At Thu May 21, 05:08:00 PM, Blogger Eric, AKA The Pragmatic Caregiver said...

Here's my one uncertainty about long-term statins in the "relatively healthy". Statins reduce production of CoQ10, which seems to act as a ubiquitous antioxidant and is an essential part of the electron transport chain in the mitochondria. With the rise of ever-more-effective HMG-CoA inhibitors, we're more and more effective at inhibiting isoprenation, which is awesome if we're talking about inflammatory pathways, but perhaps is low-awesomeness when we're talking about the energy pathway in every cell. See also Baycol.

High-quality CoQ10 supplementation that restores blood levels to pre-statin numbers is comparatively expensive - on the order of $500/year at the low end.

Thus, personally, I'm unconvinced that a statin is the right choice for me as a normotensive obese guy in his 30s with dyslipidemia.

At Thu May 21, 05:16:00 PM, Anonymous Anonymous said...

I think it's very important that you consider the NNT and discuss it with patients. Given the unfavorable NNT for statins in low risk people, I personally wouldn't start them. There was an article regarding the alleged "statin brain" phenomenon I read some time ago; in any event, the risk of poorly characterized/subtle side effects makes it a dodgy proposition in my mind.

At Fri May 22, 02:29:00 PM, Blogger Frank Drackman said...

I don't give a dayum about the NNT!!!, if it's my Momma it can be 6 friggin billion and she's gettin it...
Only thing thats concerned me about the statins is that link between Low Cholesterol and increased Cancer rates..
And I take one myself, even with a non treated LDL of 90...
Just hope we don't find out they cause ALS or something...


At Fri May 22, 04:09:00 PM, Anonymous Lars said...

Frank, I personally think the NNT is quite important. With a low NNT, you may find it a lot easier to convince your patients that it's really necessary to take a certain drug. However, in the case of an unfavourable NNT, you burden your patients with daily medication, even though it's quite probable that they will never really benefit from it. The cost-benefit ratio might be a bit off for low-risk people.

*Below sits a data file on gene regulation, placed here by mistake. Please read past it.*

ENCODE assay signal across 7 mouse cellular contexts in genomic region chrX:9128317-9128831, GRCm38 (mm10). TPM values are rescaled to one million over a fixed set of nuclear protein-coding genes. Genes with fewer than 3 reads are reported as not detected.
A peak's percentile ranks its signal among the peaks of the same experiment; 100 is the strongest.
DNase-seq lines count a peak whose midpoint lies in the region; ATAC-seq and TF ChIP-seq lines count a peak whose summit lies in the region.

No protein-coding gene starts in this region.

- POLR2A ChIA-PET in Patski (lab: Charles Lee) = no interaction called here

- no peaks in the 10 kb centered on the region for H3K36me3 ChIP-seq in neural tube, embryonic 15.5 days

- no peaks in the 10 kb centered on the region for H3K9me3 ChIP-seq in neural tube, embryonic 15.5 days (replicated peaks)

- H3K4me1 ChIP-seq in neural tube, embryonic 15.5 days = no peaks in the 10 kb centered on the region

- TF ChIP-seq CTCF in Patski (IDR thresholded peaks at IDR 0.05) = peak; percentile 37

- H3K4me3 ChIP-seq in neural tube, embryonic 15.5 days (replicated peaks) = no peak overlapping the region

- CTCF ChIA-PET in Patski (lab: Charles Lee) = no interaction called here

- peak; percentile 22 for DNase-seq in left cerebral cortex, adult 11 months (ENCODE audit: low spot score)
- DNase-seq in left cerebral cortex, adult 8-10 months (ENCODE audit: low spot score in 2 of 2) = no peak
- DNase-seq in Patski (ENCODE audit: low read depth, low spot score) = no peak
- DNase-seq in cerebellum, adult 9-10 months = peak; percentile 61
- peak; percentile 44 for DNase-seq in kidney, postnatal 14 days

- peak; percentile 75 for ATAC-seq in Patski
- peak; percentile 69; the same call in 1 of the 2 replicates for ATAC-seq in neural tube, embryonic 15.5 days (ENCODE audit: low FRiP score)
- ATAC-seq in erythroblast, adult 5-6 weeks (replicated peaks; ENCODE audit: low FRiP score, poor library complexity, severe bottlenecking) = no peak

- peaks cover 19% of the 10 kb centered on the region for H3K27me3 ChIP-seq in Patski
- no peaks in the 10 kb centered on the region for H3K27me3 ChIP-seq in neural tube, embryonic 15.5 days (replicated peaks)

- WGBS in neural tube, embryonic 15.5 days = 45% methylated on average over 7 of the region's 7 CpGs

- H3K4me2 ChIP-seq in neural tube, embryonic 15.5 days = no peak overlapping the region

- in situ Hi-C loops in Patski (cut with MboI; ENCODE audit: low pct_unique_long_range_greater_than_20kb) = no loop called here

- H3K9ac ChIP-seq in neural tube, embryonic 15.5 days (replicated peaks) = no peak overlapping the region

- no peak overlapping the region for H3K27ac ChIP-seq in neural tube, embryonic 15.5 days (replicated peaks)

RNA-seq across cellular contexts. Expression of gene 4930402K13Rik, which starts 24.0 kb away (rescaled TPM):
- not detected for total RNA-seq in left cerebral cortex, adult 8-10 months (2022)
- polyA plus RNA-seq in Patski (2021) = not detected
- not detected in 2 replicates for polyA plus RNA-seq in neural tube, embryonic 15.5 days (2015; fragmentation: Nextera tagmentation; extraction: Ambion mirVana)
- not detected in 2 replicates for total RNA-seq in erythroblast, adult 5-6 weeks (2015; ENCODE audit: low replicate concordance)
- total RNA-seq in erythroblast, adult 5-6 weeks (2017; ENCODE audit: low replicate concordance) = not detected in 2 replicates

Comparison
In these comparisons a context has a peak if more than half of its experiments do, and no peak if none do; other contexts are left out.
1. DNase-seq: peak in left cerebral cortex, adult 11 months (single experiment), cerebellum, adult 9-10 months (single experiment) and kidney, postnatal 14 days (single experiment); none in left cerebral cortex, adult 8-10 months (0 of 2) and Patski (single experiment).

Furthermore, when patients don't notice a direct effect (as for statins, antihypertensives, etc.), compliance is a major issue.

I'm still in med school though, so feel free to correct me ;)

At Sat May 23, 08:42:00 PM, Anonymous Anonymous said...

NNT right now does not support their use in low risk people.

I think Dino would admit that, but thinks further research will eventually show better NNTs (as that has been the trend, per dino).

So get ahead of the curve and anticipate the data. I personally don't agree, the data could go the other way too, or some rare but important side effect could eventually show up in the numbers (hormone replacement? vioxx?)

the data is the data. Data can be surprising. the past may not predict the future.

At Sun May 24, 11:24:00 AM, Blogger Steven Horvitz, D.O. said...


Let us look at this a different way.

You are at a charity ball spoonsored by Pfizer, maker of Lipitor. All 100 attendees paid $80 and get a ticket that will be placed into a raffle. The prize being protection from a potential vascular event in the future. But by being at this charity ball, you have a higher risk of myalgias, memory loss, liver injury, etc. You can attend this ball every month if you choose, along with 99 other people.

Do you go the ball?

BTW, proceeds from the ball go to Pfizer profits.

At Sun May 24, 11:35:00 PM, Anonymous cathyf said...

Odd, but everyone I know who has ever taken statins has either stopped taking them because of muscle weakness, or should because they are significantly disabled by the muscle weakness. Ah, well, I suppose that's anecdotal evidence...